Joe Biden Says Men Need To Help Stem Sexual Assault: 'Not Good Enough Not To Be An Abuser'

WASHINGTON -- Vice President Joe Biden says it's time for men to step up when it comes to curbing sexual assault. But it's not the abusers he's looking at, it's the guys who see something horrible unfolding and don't do anything about it.

"It's not good enough not to be an abuser," Biden said in an interview with The Huffington Post.

"The overwhelming majority of men are not abusers, but they still feel like ... prisoners of social status, which says if a man is mistreating his girlfriend, another man has no right to intervene," he said. "We've got to change this vast middle of the male population to say, 'You have an affirmative obligation to intervene.'"

Biden is targeting men as part of the White House's latest push to curb sexual assault on college campuses -- something experienced by one in five women, according to a 2007 National Institute of Justice study. The vice president met Tuesday with more than a dozen groups that have the ear of males between the ages of 15 and 35, with the goal of coming up with ways to communicate that "being a man" means speaking up if they see a woman in danger of being raped or assaulted.

Groups represented in the meeting included Major League Baseball, NASCAR, GQ Magazine, Funny or Die, the National Hockey League, National Campus Leadership Council and Generation Progress.

College students, especially those in fraternities, need to recognize that "if a guy gets a girl drunk and takes her up into the bedroom," it's okay to say, "'Hey Jack, slow up man. I'm taking this girl home,'" Biden said.

The vice president dismissed the idea that the White House needs Congress to take action in order to have a real effect. "We don't need new laws for this," he said. "We're trying to change culture."

The White House already launched a new Public Service Announcement starring "men that young men admire" who are "macho," Biden said. The video, which will air in movie theaters worldwide beginning in May, encourages men to intervene if they see a woman being assaulted and features actors Daniel Craig, Seth Meyers, Benicio Del Toro and Steve Carell, along with Biden and President Barack Obama.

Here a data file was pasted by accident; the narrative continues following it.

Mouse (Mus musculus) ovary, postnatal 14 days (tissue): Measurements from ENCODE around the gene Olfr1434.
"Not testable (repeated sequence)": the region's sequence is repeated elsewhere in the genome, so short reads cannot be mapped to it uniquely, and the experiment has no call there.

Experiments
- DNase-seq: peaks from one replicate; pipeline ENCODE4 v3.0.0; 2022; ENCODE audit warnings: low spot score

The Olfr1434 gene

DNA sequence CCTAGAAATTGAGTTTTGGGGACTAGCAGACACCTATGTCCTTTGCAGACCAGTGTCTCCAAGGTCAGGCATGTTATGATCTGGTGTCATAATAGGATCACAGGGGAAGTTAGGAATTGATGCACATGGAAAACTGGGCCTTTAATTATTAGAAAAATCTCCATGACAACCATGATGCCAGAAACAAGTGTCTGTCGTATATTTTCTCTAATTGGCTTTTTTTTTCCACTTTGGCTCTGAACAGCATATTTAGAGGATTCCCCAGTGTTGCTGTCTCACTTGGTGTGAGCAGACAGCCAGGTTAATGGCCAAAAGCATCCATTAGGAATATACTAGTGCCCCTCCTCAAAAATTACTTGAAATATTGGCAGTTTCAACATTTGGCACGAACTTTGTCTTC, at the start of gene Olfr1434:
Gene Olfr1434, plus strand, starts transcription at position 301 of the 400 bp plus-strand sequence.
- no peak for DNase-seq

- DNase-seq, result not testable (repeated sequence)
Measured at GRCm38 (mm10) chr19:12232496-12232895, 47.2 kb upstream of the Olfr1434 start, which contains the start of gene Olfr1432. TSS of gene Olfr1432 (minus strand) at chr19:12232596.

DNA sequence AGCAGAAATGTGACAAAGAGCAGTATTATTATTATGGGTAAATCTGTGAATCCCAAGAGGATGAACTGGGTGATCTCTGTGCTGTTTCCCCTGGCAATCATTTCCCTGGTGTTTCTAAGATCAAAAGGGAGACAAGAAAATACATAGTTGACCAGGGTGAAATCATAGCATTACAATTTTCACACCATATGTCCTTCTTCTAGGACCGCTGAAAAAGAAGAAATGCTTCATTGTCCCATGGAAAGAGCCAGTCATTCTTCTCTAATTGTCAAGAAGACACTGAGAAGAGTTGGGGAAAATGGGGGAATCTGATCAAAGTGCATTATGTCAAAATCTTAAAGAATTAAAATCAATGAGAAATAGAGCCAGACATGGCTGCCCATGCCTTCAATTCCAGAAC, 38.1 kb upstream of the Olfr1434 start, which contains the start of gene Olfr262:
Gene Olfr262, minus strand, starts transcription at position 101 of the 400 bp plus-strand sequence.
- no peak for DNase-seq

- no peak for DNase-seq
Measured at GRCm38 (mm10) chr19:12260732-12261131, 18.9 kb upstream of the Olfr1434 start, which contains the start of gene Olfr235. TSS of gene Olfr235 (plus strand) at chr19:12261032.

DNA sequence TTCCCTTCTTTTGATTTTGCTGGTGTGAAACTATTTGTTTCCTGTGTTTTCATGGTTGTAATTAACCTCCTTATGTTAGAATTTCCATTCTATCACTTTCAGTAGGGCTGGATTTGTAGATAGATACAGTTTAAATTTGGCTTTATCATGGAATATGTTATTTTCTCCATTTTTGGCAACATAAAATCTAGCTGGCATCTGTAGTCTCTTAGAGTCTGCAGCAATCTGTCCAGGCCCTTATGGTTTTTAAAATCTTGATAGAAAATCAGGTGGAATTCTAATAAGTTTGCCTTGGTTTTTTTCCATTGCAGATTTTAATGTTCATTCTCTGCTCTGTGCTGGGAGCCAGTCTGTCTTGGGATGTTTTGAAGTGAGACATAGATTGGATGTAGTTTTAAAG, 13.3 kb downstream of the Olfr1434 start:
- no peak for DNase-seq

The vice president said one need look no further than advancements in LGBT rights to see how cultural change comes about.

Ten years ago, if a group of men met for lunch and one of them made fun of a gay waiter, chances are nobody would speak up, he said. "Today, someone would say, 'You horse's tail, what the hell are you doing?'"

Similarly, gone are the days when it is acceptable for a boss to "comment on your short skirt and your great legs," Biden said. He credited Anita Hill for helping to bring change on this front in 1991, when she publicly accused her boss and then-U.S. Supreme Court nominee Clarence Thomas of sexual harassment. Thomas went on to get confirmed, but Hill drew national attention to the issue of harassment.

"Before Anita Hill and those hearings, that was common place in the workplace," Biden said. "Today it doesn’t happen. The guy who does that will be ostracized."



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